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Here’s where to slurp a hot bowl of soup in New West this fall

End of summer sparks the search for some hearty broth. Here's where in New Westminster can you find a bowl.
From borscht to Thai: Take a peek into the many soup spots in New Westminster.

As the days get shorter and the air turns nippy, what arguably guarantees comfort is a hot bowl of soup with a side of crusty bread. 

Just in time for the season that sees iced brews give way to pumpkin spice lattes, the Record has crafted a list that will have you reaching for a pepper shaker and an oval spoon.

From beef barley to wicked Thai and a soothing borscht, New Westminster restaurants are offering a bevy of options that will have you slip into a trench coat and enjoy a bowl of goodness.

Annie Hill Café

Located inside the Dunwood Place, a seniors' housing complex (901 Colborne St.), Annie Hill café is the city's little-known spot for all-day breakfast and soup. 

"I offer low sodium bone broth homemade soups daily," said Lisa Girardi, who has been running the café since March 2022. 

Besides hosting holiday dinners and weekend barbecues, the eatery flaunts a soup-heavy menu — with beef barley, cabbage roll, and ham and pea being the number one sellers, as per Girardi. Also on the list are authentic borscht and schi soups (made with sauerkraut, pork and bay leaves) made by Diana Stuart, the only other employee at the café.

In total, the wee café brings out more than a dozen varieties of soups every month, said Girardi.


Columbia Street Sandwich Company

At this downtown eatery (550 Columbia St.) that offers takeout, catering and buffet services, you can choose from about 60 different varieties of soups. 

Besides the more common ones such as the cheesy beef noodle and Thai chicken curry, the restaurant has on its menu unique options such as sausage kale and potato, chipotle chicken chowder, dill orzo, yellow split pea, sausage corn chowder, West African peanut, coconut lime chickpea and more.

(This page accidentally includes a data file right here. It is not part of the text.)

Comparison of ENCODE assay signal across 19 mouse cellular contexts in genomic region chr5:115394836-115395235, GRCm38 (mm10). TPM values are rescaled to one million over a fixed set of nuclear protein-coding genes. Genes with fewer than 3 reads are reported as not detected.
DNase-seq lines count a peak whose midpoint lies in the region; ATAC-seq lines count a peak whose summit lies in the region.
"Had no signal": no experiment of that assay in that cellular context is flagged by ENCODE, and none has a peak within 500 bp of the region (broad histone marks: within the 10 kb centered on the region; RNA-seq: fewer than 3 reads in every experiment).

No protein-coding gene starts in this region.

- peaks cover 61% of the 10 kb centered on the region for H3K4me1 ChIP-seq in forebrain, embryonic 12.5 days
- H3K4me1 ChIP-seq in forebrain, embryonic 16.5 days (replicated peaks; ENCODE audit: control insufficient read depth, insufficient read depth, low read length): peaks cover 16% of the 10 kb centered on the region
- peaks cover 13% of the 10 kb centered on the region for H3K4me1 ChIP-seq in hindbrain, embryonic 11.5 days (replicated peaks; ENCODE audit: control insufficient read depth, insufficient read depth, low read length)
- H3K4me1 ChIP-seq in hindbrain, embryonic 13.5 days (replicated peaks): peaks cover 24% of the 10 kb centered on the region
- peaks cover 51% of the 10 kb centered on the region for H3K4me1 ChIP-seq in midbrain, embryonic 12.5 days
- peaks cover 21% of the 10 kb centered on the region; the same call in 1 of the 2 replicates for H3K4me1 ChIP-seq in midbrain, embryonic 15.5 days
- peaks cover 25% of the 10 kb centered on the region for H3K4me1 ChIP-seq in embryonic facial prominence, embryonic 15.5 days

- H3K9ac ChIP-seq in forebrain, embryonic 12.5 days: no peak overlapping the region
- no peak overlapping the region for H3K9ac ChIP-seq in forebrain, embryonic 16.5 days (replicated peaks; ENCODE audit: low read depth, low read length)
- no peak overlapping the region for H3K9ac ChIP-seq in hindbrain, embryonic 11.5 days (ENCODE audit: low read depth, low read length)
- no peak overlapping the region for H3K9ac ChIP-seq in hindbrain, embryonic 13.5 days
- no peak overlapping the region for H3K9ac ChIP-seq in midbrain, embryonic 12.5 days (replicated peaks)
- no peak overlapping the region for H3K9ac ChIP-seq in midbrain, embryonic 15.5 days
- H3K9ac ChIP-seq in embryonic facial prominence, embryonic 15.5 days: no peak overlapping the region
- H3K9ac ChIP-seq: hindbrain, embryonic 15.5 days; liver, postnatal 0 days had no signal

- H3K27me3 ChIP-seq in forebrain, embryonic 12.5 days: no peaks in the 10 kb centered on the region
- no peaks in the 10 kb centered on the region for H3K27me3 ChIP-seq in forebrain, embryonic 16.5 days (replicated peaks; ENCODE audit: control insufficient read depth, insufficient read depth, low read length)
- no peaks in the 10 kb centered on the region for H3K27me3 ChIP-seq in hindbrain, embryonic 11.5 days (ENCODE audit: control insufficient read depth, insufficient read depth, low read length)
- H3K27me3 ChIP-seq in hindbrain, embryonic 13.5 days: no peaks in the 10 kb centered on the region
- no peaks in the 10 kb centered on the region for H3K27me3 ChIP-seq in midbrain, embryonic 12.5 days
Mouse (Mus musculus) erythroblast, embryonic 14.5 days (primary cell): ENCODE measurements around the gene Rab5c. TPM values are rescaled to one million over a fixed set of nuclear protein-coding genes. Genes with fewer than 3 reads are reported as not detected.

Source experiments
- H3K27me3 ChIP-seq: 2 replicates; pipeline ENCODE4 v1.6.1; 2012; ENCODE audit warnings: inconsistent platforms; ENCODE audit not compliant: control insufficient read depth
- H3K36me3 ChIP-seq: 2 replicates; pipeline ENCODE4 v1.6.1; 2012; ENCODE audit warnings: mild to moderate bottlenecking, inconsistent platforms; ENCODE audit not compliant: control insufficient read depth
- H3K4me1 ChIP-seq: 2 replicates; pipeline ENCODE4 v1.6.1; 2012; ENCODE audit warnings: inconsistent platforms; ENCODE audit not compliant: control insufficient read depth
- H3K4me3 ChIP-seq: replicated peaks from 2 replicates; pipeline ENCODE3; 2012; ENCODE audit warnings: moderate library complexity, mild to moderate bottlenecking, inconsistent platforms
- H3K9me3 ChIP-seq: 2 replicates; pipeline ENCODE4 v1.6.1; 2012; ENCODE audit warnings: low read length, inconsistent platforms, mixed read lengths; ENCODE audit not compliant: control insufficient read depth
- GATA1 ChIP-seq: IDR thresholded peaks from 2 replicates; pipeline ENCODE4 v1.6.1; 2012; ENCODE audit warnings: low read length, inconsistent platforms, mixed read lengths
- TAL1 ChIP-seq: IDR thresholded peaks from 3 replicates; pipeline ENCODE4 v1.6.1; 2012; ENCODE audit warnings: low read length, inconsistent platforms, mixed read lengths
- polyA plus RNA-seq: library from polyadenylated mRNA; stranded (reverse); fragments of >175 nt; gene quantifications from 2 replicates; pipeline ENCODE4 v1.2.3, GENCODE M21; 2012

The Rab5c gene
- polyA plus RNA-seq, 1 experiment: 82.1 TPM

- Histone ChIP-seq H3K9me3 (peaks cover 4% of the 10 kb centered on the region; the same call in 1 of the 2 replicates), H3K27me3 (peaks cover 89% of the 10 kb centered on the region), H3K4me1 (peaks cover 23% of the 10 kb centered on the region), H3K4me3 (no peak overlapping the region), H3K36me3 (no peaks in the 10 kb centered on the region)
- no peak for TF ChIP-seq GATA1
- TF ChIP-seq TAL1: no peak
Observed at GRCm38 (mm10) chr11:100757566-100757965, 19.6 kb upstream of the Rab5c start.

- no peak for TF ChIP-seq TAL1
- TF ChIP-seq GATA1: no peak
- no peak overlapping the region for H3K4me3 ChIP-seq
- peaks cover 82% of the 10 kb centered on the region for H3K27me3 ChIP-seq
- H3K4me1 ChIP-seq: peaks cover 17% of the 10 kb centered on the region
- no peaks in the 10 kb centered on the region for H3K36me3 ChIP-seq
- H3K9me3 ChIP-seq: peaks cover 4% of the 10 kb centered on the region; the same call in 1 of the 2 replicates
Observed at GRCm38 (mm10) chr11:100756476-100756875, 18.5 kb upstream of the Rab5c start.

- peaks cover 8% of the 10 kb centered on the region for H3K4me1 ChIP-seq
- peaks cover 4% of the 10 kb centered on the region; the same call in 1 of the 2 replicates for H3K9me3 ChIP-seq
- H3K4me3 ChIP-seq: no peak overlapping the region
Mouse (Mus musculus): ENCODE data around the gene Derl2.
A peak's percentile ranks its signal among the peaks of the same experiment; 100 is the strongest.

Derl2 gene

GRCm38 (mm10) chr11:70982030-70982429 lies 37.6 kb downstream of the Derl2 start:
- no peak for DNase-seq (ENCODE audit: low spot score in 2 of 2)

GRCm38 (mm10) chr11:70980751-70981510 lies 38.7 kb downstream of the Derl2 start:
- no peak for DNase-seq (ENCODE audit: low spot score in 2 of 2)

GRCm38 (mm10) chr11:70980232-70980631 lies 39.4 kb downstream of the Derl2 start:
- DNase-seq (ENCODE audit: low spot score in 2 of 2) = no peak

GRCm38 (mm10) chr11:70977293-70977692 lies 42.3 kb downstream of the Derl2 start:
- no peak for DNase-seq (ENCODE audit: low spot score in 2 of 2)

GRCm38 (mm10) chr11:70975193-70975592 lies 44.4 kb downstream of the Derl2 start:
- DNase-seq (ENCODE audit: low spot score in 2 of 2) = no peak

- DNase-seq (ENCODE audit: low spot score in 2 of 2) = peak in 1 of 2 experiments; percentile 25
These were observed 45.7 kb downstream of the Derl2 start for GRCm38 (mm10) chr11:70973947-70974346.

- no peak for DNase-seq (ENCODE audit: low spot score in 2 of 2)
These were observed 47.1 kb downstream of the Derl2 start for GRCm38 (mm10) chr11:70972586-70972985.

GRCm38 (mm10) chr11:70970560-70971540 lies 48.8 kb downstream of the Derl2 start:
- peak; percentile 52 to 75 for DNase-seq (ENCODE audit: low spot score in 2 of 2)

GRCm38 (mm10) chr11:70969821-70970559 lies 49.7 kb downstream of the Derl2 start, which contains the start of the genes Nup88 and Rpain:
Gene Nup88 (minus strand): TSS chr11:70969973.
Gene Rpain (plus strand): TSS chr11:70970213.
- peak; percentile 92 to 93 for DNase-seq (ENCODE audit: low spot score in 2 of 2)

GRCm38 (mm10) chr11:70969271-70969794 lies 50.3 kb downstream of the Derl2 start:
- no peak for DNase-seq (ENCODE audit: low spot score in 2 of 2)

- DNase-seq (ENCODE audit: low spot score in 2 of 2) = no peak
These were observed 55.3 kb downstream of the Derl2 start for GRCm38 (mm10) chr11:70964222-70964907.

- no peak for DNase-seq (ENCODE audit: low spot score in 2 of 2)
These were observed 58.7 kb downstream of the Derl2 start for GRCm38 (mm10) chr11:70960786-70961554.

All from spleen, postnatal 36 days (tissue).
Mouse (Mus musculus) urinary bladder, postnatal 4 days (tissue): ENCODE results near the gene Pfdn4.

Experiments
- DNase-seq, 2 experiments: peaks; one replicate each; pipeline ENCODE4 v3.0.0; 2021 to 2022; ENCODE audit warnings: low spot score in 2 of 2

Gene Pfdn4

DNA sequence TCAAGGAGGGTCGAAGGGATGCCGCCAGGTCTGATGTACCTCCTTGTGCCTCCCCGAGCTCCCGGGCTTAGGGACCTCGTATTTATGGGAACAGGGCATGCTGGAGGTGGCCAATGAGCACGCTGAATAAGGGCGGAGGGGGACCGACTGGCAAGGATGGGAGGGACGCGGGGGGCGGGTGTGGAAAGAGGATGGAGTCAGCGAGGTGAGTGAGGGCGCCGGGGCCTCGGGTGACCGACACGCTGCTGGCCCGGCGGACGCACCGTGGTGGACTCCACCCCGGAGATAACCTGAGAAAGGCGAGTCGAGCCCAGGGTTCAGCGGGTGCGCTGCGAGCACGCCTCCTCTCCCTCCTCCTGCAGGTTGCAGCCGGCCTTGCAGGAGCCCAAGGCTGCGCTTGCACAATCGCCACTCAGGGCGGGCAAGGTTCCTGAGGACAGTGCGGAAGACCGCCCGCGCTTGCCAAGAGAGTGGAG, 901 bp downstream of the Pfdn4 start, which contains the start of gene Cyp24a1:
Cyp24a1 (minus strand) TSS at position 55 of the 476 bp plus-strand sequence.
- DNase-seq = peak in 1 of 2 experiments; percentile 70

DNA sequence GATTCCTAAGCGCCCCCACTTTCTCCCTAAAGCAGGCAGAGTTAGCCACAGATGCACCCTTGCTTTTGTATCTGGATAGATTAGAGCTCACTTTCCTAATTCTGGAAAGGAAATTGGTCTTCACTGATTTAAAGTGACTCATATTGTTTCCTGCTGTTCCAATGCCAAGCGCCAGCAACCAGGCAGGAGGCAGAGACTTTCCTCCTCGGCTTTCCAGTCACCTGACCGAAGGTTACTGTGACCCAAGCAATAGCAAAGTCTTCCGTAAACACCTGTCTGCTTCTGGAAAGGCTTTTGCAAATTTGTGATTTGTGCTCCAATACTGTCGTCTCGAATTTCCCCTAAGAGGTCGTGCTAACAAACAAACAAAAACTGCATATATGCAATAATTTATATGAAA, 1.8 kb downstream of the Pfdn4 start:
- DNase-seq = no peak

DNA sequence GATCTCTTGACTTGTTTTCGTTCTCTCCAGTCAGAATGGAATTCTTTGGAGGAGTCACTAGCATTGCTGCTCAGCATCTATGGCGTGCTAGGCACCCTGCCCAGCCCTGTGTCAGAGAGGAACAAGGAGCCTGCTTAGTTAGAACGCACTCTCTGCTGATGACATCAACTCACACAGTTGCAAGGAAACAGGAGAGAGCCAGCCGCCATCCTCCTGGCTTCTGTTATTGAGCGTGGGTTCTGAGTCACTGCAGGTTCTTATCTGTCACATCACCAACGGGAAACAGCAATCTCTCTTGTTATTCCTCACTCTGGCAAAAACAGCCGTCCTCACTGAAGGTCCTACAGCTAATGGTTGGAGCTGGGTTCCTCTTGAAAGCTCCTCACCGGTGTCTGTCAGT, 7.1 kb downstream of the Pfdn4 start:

All the soups are made in-house, from scratch, by Melissa Ling, who co-owns the company along with Samantha Furber. 

"We offer a wide variety of soups, trying to ensure there’s something for everyone’s taste and/or dietary restrictions," said Furber, adding that they sell an average of 35 to 40 litres of soup every day during winter. 

The demand is so much so that "all of the staff here have become soup connoisseurs, and everyone has their favourites," added Furber.  

"Mine is the cheesy beef noodle. I can eat that day or night, hot or cold," she said.


Greens and Beans Deli

The long-standing Sapperton eatery offers its customers both free sparkling rings and a scrumptious list of soups to choose from. 

The restaurant (143 E Columbia St.) features six different kinds of soups every day, said co-owner Leona Green.  

The list is a combination of chicken noodle, vegetable, minestrone, chicken mulligatawny, baked potato, Russian borscht, french onion, roasted tomato and garlic, smoked salmon chowder, corn chowder, vegetable beef, cabbage roll soup and cream of "almost anything." 

But what’s permanent on the list is the wicked Thai chicken — "or people cry," said Green.


Kozak Ukrainian Eatery

The eatery, which brings Ukrainian korovays (wedding breads), kolaches (Christmas bread) and paskas (traditional Easter bread) to New West, is also the spot to sit down and savour what’s "hands down the most signature Ukrainian dish" — the borscht. 

The deep-red, thick, sweet and sour soup is made with beets and a variety of vegetables and served with a side of sourdough bread, a dollop of Smetana sour cream and garlic, as per the restauarant's menu. Customers can order a pork-based one, or one with beans. 

Besides that quintessential Ukrainian meal, the bakery (444 6th St.) also offers Mama’s Chicken Soup — made with a homemade-style broth "just as Mama makes" and served with glaushkies or dumplings.

And for those who want a taste of a soup-stew straight from the Carpathian mountains, there is Carpathian bograch goulyash, which includes beef, pork, bacon, vegetables, a dash of smoked paprika and other spices.


Gastronomia Italia

It's only a matter of time before the Italian eatery which makes Romano-style pizzas stocks up on a selection of soups. Since it’s exclusively a fall feature at the store, soup lovers will have to wait for the temperatures to further dip before the comfort food shows up at the downtown grocery and deli (601 Columbia St.). 

"Once the fall season starts, we will have both frozen and hot soups," the noshery confirmed. 

A look back at their 2022 winter offerings is a reminder of what’s to come: generous servings of tomato, potato leek, winter vegetable, minestrone and chicken noodle soups. 

All the soups, as chef and owner Delbert Cirfera told the Record are made in Italian style.

The ingredients are kept to a minimum and the cooking time is no more than 15 minutes.

And when you order a tomato soup, it will be, in fact, the "pappa al pomodoro" — one that's made by cooking the bread in the tomato soup.